Title:
Optimized modules' proximity correction
Kind Code:
A1


Abstract:
A method comprising dissecting a photomask pattern layout into a plurality of segments, each segment having at least one evaluation point, applying a rule-based MPC to the photomask pattern layout and generating a rule-based MPC result, and applying a model-based MPC to the plurality of segments of the photomask pattern layout and generating an MPC correction that is influenced by the rule-based MPC result.



Inventors:
Chuang, Harry (Austin, TX, US)
Kuo, Cheng-cheng (Hsin-Chu, TW)
Application Number:
11/192254
Publication Date:
04/12/2007
Filing Date:
07/28/2005
Assignee:
Taiwan Semiconductor Manufacturing Company, Ltd. (Hsin-Chu, TW)
Primary Class:
International Classes:
G06F17/50
View Patent Images:



Primary Examiner:
LIN, SUN J
Attorney, Agent or Firm:
HAYNES AND BOONE, LLP (24061) (Dallas, TX, US)
Claims:
What is claimed is:

1. A method comprising: dissecting a photomask pattern layout into a plurality of segments, each segment having at least one evaluation point; applying a rule-based MPC to the photomask pattern layout and generating a rule-based MPC result; and applying a model-based MPC to the plurality of segments of the photomask pattern layout and generating an MPC correction that is influenced by the rule-based MPC result.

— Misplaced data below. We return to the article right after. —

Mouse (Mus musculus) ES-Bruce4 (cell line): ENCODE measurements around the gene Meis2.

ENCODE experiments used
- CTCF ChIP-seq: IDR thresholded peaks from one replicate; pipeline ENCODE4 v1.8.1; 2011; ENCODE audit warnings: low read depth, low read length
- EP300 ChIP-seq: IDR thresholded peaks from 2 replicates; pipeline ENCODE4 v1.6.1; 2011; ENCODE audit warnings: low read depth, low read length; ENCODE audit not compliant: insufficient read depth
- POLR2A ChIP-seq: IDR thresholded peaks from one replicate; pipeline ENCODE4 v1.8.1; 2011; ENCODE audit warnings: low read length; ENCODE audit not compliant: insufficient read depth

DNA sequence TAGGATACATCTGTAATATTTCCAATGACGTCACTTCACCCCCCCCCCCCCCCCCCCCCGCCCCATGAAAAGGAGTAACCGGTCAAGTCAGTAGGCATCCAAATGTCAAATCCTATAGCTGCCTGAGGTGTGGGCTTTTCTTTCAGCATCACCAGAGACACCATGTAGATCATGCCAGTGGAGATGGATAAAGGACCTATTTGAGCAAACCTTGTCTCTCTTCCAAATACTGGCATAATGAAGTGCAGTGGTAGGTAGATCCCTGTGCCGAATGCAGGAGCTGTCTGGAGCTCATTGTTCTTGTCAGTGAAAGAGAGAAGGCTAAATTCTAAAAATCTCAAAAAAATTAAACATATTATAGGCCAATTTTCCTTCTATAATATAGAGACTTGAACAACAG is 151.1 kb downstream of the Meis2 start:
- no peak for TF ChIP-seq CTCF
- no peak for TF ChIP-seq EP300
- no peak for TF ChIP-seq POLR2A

2. The method of claim 1, wherein applying a model-based MPC comprises deviating an outline of the photomask pattern layout in a predetermined direction in response to the rule-based MPC result.

3. The method of claim 1, wherein applying a model-based MPC comprises deviating an outline of a particular line edge of the photomask pattern layout in a predetermined direction in response to the rule-based MPC result.

4. The method of claim 1, wherein applying a model-based MPC comprises deviating an outline of a particular line end of the photomask pattern layout in a predetermined direction in response to the rule-based MPC result.

5. The method of claim 1, wherein applying a model-based MPC comprises deviating an outline of a particular line corner of the photomask pattern layout in a predetermined direction in response to the rule-based MPC result.

6. The method of claim 1, wherein applying a model-based MPC comprises deviating an outline of the photomask pattern layout by a predetermined amount in response to the rule-based MPC result.

7. The method of claim 1, further comprising preparing a photomask according to the MPC correction.

8. The method of claim 7, further comprising fabricating a device using the prepared photomask.

9. A system comprising: means for dissecting a photomask pattern layout into a plurality of segments, each segment having at least one evaluation point; means for applying a rule-based MPC to the photomask pattern layout and generating a rule-based MPC result; and means for applying a model-based MPC to the plurality of segments of the photomask pattern layout and generating an MPC correction that is influenced by the rule-based MPC result.